The New COD Deferral Election

In this Emerging Issues Analysis, four partners from the law firm of Jones Day offer their perspective on new section 108(i) of the Internal Revenue Code. The new provision creates a mechanism that will allow many borrowers to substantially reduce or avoid the adverse tax consequences that may be generated by exchanges or deemed exchanges of old debt for new debt, as well as repurchases or other retirements of debt at a discount.
The authors write: The American Recovery and Reinvestment Tax Act of 2009 (ARRTA) inserted a new section 108(i) into the Internal Revenue Code. That new section permits corporations and certain non-corporate borrowers to elect to defer cancellation of debt (COD) income for up to five years, followed by ratable inclusion of the COD income over the next five years. In the simple case in which an obligor (or a related party) buys back or settles its own debt for less than face, this new election will allow borrowers to postpone reflecting COD income on their tax returns for a substantial period of time, thereby obtaining a time value benefit. More importantly perhaps, this election will often permit borrowers who have syndicated bank debt outstanding to negotiate significant modifications to that debt without running the risk that COD income will be generated as a result.
*     *     *
The current economic crisis has created severe financial problems for many businesses, but also some opportunities to work out of those difficulties. Unfortunately, in many cases the COD rules work against those opportunities. The opportunities arise because much business debt is currently trading at well below par, because of the general loss of market confidence in the creditworthiness--or ability to reliably assess creditworthiness--of many, if not most, borrowers. Historical investors in such debt are now more interested in trying to purge their portfolios of doubtful debts than in investing in more. This presents a great opportunity for debtors--or their owners--with sufficient resources to strengthen their balance sheets by buying back their debt at substantial discounts. But they are inhibited from doing so by the COD rules that would impose significant current or future tax, through recognition of current taxable income or loss of valuable tax attributes, on the debtors' COD income resulting from such a debt buyback.
*     *     *
ARRTA creates a mechanism that will allow many borrowers to substantially reduce or avoid the adverse tax consequences that may be generated by exchanges or deemed exchanges of old debt for new debt, as well as repurchases or other retirements of debt at a discount. However, the new election will not always produce the best tax result, and considerable complexity will arise where the borrower is a pass-thru entity like a partnership or an LLC. State and local tax complications also abound.
ARRTA permits taxpayers to elect to defer COD income arising from an acquisition of business debt by the debtor or certain related parties in 2009 or 2010, in a variety of contexts: where the debt is bought back by the issuer (or a related party); where there is an actual or a deemed exchange of new debt for old; where there is a taxable exchange of debt for stock or an interest in an entity treated as a partnership; where debt is contributed to capital; and where debt is completely forgiven. In lieu of current inclusion, the debtor may irrevocably elect to include the COD income ratably over five years beginning in 2014.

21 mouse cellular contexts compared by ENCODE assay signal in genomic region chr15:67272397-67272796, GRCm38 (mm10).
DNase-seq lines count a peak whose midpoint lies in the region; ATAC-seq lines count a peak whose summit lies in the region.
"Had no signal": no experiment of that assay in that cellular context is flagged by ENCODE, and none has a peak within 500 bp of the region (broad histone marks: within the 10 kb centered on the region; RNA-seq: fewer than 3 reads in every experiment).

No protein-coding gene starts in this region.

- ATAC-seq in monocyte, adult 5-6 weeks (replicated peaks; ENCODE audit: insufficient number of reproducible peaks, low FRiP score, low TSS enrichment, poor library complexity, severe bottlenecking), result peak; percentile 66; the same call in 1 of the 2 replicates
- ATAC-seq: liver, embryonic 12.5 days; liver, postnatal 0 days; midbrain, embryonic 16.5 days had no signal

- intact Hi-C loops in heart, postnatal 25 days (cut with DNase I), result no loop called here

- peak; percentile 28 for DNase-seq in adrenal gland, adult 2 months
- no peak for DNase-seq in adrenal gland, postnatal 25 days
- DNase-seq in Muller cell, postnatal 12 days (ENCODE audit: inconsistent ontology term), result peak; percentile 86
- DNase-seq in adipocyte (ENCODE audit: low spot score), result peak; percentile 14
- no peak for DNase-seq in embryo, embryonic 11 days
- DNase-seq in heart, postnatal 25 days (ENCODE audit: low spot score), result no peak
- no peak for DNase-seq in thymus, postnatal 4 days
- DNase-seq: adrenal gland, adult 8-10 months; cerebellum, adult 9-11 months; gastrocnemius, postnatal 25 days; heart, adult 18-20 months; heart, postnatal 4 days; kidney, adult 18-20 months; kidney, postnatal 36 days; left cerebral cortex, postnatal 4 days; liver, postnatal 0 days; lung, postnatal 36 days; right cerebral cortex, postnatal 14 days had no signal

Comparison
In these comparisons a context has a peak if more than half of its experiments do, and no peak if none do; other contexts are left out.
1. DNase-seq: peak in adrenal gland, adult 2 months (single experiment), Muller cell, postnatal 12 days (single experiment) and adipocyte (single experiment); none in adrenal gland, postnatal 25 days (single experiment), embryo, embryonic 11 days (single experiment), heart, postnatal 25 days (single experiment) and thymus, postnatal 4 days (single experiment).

If a debtor elects to defer COD income in the case of a debt exchange that results in new debt with original issue discount (OID), the debtor's OID deductions will be deferred to the same extent as the COD income.  In addition, high rates of OID resulting from such transactions in 2009 will be exempted from the deduction limitations set forth in the AHYDO rules if the new debt was exchanged for a debt that was not itself an AHYDO debt.  As a result of these provisions, if the remaining life of the new debt is between five and ten years, the combination of the deferred and later OID deductions will offset or more than offset the deferred COD income, potentially causing the deemed exchange to produce a small net deduction to the borrower on a present value basis.
The deferral election is in lieu of other exclusions currently available under section 108. Thus, a taxpayer that is insolvent or in bankruptcy at the time of the COD event or the later income inclusion will give up its existing rights of exclusion under 108 if it elects to defer the COD income under section 108(i).  Each situation must be examined on an individual basis, taking all relevant facts into account, before one can decide whether making the deferral election would be wise.
*     *     *
The potential tax costs to debtors of modifying, exchanging, repurchasing, or otherwise settling their outstanding debt to relieve financial distress (and ultimately rationalize the debt market) have significantly inhibited such activities, to the detriment of the economy as a whole. Provisions in ARRTA have been designed to provide short-term relief for these tax costs and to encourage debt workouts. These provisions include optional four-to-five-year deferral of COD income resulting from debt workouts, with inclusion in the succeeding five years, an OID-matching provision, and a provision providing relief from the AHYDO restrictions on deductibility for certain exchanges occurring in 2009. These provisions may substantially reduce or even eliminate the adverse tax consequences to debtors of engaging in debt workout transactions. Every taxpayer considering such a transaction must, however, carefully evaluate whether, in its particular situation, the general tax rules or the special rules under ARRTA provide the better tax answer. [footnotes omitted]